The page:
Boating Tips


Posted 12/18/2009

Computerized Digital Instrumentation Sends Ancient Analog Devices to Antique Attic

Most fuel-injected marine engines made in the past decade are controlled by a cutting-edge on-board computer for maximum power and efficiency; however the industry's "standard" instrumentation – the gauges at the helm – are often analog devices that haven't changed (or improved) appreciably for over a half-century.

An analog gauge is kind of like grandpa's pocket watch – it gets the job done via internal mechanisms, but isn't particularly durable, may not be overly accurate, and is typically limited to displaying a handful of information.

Digital instruments are more akin to digital watches (OK, technically, a digital watch is a digital instrument): they have few moving parts, thus fewer opportunities for problems; they're computer-driven, making digital gauges amazingly precise, and this is the coolest part: one multi-function digital instrument can display seemingly dozens of readouts – automatically and accurately.

Doing More with Digital
On most boats, dashboard real estate is at a premium, with a finite amount of space for instrumentation, so what we usually end up with is a basic analog gauge package that tells us the essentials (speed, tachometer, fuel, volts) and not much else.

This where digital instruments can really add value to your boat, especially at repower time. In a Yamaha-powered boat, (pre-rigged/re-rigged for a Yamaha digital system) dropping in a couple of Yamaha's Command Link® multi-function digital gauges can upgrade the helm station immensely. In the same space as the boat builder's budget analog gauges, you can have the functionality of upwards of 60 display options (depending on the engines, sending units, and instruments). Each display is customizable to show you the info you most often use, with the other data readily available at the push of a button.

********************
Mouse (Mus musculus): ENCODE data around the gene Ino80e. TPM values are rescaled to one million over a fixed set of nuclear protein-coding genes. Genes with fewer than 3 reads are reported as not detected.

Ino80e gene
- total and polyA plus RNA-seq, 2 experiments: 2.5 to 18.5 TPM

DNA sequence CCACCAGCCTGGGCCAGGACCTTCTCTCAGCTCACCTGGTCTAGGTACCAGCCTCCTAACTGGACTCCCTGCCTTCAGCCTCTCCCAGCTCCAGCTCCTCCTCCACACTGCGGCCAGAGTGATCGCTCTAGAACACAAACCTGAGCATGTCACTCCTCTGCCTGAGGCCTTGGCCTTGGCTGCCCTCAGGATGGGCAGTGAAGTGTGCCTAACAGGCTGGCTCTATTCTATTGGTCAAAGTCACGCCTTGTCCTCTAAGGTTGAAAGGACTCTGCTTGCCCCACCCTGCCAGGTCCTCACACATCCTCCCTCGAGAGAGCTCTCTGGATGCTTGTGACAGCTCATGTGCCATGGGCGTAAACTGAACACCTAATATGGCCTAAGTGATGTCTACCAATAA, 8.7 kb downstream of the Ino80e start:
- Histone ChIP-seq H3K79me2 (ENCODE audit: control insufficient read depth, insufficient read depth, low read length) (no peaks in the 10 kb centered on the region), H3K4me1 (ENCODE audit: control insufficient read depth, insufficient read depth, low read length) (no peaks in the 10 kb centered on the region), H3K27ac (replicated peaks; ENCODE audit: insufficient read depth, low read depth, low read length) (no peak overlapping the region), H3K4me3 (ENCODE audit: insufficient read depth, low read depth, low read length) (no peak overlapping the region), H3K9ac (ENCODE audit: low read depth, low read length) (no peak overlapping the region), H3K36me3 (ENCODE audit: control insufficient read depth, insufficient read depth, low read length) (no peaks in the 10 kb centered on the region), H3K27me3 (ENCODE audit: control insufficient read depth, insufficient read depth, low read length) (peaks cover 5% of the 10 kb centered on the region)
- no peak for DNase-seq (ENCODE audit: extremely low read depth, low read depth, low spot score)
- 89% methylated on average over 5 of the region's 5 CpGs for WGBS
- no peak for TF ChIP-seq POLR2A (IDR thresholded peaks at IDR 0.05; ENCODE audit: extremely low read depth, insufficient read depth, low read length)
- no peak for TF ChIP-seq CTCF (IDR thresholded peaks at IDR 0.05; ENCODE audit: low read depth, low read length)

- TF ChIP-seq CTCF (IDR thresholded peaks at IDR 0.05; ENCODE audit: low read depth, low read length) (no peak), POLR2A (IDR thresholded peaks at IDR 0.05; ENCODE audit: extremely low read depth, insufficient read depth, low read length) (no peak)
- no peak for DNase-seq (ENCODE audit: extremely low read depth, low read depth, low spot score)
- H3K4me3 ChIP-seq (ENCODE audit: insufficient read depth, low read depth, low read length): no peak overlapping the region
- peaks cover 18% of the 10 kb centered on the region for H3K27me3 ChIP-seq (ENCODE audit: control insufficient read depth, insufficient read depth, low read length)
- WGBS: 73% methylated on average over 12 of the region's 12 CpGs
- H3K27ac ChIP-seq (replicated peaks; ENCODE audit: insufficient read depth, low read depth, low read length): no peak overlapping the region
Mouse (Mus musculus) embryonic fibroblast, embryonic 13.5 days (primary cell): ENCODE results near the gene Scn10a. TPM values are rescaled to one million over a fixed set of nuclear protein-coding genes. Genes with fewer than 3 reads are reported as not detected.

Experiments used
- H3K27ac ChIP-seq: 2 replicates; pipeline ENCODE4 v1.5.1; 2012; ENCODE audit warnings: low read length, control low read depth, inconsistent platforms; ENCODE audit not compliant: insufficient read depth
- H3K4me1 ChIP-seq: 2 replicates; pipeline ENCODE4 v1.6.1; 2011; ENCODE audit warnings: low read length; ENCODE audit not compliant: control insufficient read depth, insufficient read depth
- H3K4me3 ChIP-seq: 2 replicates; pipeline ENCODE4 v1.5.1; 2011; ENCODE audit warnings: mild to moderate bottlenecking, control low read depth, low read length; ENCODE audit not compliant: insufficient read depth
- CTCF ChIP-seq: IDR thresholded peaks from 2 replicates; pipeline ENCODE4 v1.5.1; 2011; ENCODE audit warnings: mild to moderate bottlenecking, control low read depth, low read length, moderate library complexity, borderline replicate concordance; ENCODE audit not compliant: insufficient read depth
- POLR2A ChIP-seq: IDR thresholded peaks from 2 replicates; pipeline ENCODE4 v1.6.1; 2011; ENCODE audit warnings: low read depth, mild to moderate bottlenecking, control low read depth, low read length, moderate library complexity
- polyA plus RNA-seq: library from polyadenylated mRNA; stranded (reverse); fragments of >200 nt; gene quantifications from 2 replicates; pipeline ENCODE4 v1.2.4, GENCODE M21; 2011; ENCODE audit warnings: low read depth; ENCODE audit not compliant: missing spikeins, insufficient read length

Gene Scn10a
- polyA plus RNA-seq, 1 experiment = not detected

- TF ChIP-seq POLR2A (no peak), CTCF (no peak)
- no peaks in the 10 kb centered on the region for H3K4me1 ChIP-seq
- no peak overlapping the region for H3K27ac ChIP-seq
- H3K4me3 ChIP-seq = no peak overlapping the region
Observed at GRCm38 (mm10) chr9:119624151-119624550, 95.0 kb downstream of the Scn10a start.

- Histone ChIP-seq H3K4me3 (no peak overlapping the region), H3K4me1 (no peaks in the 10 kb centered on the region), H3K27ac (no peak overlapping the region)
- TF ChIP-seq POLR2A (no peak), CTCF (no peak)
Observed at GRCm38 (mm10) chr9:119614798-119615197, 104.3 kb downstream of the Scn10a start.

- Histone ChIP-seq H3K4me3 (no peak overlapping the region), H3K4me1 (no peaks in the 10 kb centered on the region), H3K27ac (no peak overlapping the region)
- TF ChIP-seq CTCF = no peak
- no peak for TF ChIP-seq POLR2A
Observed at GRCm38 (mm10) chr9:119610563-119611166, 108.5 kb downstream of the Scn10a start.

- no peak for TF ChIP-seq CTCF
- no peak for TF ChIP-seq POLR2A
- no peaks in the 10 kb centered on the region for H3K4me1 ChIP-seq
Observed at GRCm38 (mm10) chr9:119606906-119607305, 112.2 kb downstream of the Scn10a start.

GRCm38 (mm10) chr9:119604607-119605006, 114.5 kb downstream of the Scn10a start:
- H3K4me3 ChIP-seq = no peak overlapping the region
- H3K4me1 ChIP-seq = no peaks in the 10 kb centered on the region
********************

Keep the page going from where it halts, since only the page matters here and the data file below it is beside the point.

Simplification vs. Electrical Anarchy
Traditional analog gauges require individual sending units for each instrument, as well as the need to run wires through the boat's nether regions from the sending unit to the dashboard. The wires are then fastened to the back of the instrument with brass nuts, with the connections somewhat exposed to the elements, increasing the risks of corrosion, short-circuits, and other bothersome electrical problems.

A boat rigged with digital instrumentation uses a self-contained wiring bundle with weather-resistant connectors placed strategically along the bundle. The techy terminology for this arrangement is LAN – a local area network – very similar to a computer network in your home or office.

Yamaha's Command Link® LAN system starts at the engine's computer (ECU), connects to multi-terminal hubs to pick up data from the various sensors throughout the boat, and ends at a hub near the helm station, where the instruments, ignition switch(es), and other electronics tie into the LAN.
t's not as complicated as it sounds, and the Command Link® LAN system can eliminate hundreds of feet of wiring and an untold number of mechanical connections, substantially reducing the possibility of problems in your boat's electrical system – in this case, simple is good.

Wanna know more? 
Browse on over to /outboard/commandLink/page01.aspx for even more info about this super-slick technology.